And it can be just that — a time sinker, especially when your client wants all images to be royalty/copyright-free and properly credited. If that’s the case, they shouldn’t be opposed to shelling out a few extra bucks to you to avoid the risk of being sued.
Don’t worry, though. As time goes on and you get more practice, you’ll get used to finding appropriate images more quickly, and you’ll be offering your clients a value that’s hard to find in the cheap, robot-like bloggers.
We already talked about how sub-headers or sub-titles help with formatting a blog post, but there’s more to it than that.
If your client has a specific style or formatting guide they want you to follow, don’t hesitate to charge for the time it’ll take you to follow it every time you post.
It will take you a few practices to get the style right, but you’re still doing billable work the client would’ve otherwise had to pay one of their employees to learn.
Feel free to charge even more if their guide is extensive and detailed. For example, one of my clients doesn’t mind the least bit paying me $100 per post, which I requested when I saw that he wanted every sub-header orange, every image 500px wide, and every paragraph besides the intro and conclusion indented.
Some clients will want you to promote your blog posts for them through your own social media outlets (Twitter, Facebook, Google+, etc.).
If they do, make sure to put it in your contract with them and charge extra for the time it’ll take you to promote every post, including any responses you might need to make or comments you may need to reply to.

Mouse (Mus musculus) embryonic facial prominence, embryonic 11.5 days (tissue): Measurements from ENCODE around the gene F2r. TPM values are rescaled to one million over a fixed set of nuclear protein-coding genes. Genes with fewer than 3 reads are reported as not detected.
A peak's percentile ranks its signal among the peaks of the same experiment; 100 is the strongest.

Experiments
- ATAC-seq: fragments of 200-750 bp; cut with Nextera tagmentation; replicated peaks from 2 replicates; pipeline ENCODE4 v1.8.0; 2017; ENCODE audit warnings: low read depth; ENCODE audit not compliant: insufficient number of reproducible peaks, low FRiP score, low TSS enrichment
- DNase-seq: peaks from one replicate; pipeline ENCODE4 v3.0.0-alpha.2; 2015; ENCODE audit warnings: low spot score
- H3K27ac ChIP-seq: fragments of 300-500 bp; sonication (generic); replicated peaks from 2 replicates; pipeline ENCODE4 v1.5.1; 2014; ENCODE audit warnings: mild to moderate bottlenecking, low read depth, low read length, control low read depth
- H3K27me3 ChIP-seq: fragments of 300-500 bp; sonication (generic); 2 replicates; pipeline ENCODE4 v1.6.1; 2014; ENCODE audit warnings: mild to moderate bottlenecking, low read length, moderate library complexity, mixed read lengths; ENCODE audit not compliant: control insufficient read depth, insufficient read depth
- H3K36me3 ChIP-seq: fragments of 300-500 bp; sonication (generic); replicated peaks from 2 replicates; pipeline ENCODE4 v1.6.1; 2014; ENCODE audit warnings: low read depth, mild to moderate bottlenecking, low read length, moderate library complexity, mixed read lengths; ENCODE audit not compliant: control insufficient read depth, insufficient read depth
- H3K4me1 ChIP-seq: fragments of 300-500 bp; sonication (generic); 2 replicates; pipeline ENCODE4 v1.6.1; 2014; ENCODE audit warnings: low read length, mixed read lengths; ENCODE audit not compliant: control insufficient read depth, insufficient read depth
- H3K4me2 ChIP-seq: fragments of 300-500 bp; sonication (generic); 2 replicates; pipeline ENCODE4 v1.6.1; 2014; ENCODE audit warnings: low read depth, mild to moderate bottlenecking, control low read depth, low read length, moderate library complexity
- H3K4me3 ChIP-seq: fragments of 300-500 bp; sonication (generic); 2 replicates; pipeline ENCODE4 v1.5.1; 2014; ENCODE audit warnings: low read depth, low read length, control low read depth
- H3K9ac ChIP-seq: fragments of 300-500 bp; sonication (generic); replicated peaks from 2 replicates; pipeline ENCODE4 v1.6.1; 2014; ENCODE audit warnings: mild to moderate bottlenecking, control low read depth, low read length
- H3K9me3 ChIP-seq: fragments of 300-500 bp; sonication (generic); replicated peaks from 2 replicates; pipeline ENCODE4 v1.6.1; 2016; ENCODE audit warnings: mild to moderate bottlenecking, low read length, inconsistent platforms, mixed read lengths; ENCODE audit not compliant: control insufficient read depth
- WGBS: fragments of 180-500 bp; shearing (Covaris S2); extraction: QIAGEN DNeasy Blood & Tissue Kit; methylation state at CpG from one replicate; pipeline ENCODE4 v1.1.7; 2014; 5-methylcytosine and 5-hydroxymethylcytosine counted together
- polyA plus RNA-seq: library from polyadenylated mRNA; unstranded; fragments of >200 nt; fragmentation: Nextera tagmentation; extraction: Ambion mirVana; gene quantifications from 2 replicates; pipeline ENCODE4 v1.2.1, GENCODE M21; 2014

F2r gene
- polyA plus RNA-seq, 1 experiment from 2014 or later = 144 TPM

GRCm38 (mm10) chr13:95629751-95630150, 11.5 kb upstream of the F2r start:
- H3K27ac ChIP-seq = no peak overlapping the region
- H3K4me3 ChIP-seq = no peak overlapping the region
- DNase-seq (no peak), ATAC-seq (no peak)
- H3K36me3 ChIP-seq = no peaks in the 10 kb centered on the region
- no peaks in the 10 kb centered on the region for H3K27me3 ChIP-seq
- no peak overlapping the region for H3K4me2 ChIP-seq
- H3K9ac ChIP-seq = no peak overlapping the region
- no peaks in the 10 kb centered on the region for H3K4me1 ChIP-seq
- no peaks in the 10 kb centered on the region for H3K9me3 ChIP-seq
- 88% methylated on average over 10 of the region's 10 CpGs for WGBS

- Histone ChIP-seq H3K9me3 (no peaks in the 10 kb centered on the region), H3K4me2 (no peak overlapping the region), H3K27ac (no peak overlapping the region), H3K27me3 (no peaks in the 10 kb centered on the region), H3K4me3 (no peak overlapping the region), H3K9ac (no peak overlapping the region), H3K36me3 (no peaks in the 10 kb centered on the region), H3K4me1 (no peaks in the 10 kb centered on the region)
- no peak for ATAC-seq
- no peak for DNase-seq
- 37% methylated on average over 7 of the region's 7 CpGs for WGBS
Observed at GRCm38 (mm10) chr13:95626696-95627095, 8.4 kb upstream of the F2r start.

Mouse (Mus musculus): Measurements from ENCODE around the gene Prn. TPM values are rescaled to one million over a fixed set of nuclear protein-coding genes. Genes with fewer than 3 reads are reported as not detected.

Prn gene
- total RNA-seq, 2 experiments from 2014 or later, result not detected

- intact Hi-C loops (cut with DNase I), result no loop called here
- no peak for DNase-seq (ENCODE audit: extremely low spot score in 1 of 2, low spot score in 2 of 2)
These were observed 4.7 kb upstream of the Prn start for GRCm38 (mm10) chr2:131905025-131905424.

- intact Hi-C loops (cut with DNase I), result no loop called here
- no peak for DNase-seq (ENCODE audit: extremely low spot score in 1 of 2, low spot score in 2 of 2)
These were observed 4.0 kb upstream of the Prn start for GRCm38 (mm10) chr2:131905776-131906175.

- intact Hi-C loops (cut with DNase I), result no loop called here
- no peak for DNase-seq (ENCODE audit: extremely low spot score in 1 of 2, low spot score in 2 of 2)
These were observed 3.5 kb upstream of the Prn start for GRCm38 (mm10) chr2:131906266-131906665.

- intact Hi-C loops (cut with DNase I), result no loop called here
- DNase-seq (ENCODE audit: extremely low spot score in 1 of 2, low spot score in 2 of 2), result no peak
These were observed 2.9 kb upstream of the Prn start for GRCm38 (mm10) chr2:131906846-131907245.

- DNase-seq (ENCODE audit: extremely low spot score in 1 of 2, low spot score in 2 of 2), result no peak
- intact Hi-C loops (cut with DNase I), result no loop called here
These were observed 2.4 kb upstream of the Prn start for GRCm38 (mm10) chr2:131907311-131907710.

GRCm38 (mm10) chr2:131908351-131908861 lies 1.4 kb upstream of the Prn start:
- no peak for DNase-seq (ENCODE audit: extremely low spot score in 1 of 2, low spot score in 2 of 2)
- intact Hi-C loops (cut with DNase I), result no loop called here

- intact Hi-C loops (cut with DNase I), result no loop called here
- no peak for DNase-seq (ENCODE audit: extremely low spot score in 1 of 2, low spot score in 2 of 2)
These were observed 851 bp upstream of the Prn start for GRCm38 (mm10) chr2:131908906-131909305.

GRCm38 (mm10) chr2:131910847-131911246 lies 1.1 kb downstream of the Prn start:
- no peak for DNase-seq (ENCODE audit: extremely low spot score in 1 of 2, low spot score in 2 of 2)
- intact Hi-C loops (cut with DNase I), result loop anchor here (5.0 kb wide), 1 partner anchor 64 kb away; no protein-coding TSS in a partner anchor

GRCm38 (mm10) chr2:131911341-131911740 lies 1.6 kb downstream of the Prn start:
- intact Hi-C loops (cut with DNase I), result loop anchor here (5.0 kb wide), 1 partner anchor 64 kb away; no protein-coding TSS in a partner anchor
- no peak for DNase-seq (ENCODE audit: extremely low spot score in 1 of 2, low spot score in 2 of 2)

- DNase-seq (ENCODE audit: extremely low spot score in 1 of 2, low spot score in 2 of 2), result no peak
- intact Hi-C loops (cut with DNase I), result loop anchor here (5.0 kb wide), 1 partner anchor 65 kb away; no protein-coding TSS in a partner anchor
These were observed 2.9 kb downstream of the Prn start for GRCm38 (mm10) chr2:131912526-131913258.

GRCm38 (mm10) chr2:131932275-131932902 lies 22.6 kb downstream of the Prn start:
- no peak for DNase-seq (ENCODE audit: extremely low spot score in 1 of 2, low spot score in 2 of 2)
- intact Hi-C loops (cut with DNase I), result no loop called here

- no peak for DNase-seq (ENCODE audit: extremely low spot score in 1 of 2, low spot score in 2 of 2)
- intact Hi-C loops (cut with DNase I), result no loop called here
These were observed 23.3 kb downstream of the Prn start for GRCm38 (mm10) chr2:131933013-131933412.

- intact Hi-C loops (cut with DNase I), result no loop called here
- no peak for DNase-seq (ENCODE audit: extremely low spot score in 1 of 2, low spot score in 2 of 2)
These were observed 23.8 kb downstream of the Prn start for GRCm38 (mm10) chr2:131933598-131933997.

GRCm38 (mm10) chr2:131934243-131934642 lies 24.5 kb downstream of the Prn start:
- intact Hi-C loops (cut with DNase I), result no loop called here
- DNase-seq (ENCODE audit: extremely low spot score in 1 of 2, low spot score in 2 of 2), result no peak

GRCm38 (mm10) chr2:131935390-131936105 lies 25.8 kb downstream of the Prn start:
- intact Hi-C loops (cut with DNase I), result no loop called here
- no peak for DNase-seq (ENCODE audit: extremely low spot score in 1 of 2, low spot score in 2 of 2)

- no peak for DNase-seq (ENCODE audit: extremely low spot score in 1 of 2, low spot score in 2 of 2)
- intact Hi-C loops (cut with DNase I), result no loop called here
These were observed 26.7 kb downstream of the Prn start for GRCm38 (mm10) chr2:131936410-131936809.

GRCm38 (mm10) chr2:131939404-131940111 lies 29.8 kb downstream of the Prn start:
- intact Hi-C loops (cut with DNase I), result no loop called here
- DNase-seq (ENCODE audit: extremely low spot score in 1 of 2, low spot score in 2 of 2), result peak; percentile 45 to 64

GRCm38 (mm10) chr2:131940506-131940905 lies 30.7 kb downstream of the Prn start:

This can be tricky. If you’re anything like me, not all your followers will appreciate reading about topics you don’t normally talk about. Most of my Twitter followers, for example, are bloggers and geeks who won’t give a shit about my HR blogs for a business client.
Promoting would be fruitless in this case. So develop your promoting habits wisely should you choose to share your work for a client.
Now Go Get Paid
If you’re not convinced that a blog post is more than its word count, and that you need to start pricing accordingly, re-read this blog post as many times as necessary until you start taking your freelance blogging services seriously.
Once you adopt this mentality, it’ll be easier to convince clients of your value, too. They’ll see you’re serious about your value and results, and will be more likely to want to hire you.
Note: how you price your services and rates is entirely up to you. Some freelance bloggers may feel more comfortable charging more compared to other freelancers, or you may feel like you can charge a lot for just one of these elements because you have solid experience in it.
No matter what you decide, the point is to get paid for your value.
Money shouldn’t be your entire goal as a freelance blogger, but it definitely doesn’t hurt anything! Factor into your pricing the time and effort it takes for you to do all the elements listed above, and don’t be afraid to ask for that price.
Which of these elements do you need to start charging for in your freelance career?
Image: Tax Credits